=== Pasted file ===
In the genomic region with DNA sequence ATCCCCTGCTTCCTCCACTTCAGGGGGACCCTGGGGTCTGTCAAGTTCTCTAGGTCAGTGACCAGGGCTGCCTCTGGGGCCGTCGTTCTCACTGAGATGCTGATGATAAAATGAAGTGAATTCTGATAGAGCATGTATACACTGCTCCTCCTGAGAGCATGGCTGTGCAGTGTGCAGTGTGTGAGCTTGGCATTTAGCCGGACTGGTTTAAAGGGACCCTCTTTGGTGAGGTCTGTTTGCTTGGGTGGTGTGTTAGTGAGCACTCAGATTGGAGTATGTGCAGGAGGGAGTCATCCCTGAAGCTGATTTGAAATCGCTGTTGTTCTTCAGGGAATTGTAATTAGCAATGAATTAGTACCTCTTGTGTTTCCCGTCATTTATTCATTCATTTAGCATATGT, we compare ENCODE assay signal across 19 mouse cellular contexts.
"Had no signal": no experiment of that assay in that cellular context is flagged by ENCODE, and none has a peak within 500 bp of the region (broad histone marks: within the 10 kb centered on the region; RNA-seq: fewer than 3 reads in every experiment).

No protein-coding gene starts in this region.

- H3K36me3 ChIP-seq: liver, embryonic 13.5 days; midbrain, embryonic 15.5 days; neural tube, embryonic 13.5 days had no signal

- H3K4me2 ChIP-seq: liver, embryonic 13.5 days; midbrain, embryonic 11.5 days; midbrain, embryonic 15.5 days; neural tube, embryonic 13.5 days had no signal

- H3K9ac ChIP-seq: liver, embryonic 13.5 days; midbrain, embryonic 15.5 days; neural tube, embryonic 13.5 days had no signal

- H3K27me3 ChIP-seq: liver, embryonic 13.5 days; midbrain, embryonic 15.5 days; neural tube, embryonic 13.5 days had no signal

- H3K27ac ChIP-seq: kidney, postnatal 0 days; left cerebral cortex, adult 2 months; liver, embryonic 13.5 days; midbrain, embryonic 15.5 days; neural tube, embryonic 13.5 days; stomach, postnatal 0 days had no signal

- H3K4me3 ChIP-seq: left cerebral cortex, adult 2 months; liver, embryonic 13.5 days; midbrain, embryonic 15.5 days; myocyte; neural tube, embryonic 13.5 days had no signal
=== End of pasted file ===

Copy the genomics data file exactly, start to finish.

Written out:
In the genomic region with DNA sequence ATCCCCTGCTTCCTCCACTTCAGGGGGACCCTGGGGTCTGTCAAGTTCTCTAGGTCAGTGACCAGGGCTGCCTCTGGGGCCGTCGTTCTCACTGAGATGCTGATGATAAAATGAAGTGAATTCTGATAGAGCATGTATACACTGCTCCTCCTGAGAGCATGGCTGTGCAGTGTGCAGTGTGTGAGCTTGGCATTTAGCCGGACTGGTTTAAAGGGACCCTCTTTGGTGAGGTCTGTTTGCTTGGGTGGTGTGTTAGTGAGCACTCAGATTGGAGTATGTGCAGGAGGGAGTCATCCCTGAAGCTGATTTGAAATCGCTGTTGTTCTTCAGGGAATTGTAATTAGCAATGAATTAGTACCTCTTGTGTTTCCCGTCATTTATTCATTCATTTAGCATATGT, we compare ENCODE assay signal across 19 mouse cellular contexts.
"Had no signal": no experiment of that assay in that cellular context is flagged by ENCODE, and none has a peak within 500 bp of the region (broad histone marks: within the 10 kb centered on the region; RNA-seq: fewer than 3 reads in every experiment).

No protein-coding gene starts in this region.

- H3K36me3 ChIP-seq: liver, embryonic 13.5 days; midbrain, embryonic 15.5 days; neural tube, embryonic 13.5 days had no signal

- H3K4me2 ChIP-seq: liver, embryonic 13.5 days; midbrain, embryonic 11.5 days; midbrain, embryonic 15.5 days; neural tube, embryonic 13.5 days had no signal

- H3K9ac ChIP-seq: liver, embryonic 13.5 days; midbrain, embryonic 15.5 days; neural tube, embryonic 13.5 days had no signal

- H3K27me3 ChIP-seq: liver, embryonic 13.5 days; midbrain, embryonic 15.5 days; neural tube, embryonic 13.5 days had no signal

- H3K27ac ChIP-seq: kidney, postnatal 0 days; left cerebral cortex, adult 2 months; liver, embryonic 13.5 days; midbrain, embryonic 15.5 days; neural tube, embryonic 13.5 days; stomach, postnatal 0 days had no signal

- H3K4me3 ChIP-seq: left cerebral cortex, adult 2 months; liver, embryonic 13.5 days; midbrain, embryonic 15.5 days; myocyte; neural tube, embryonic 13.5 days had no signal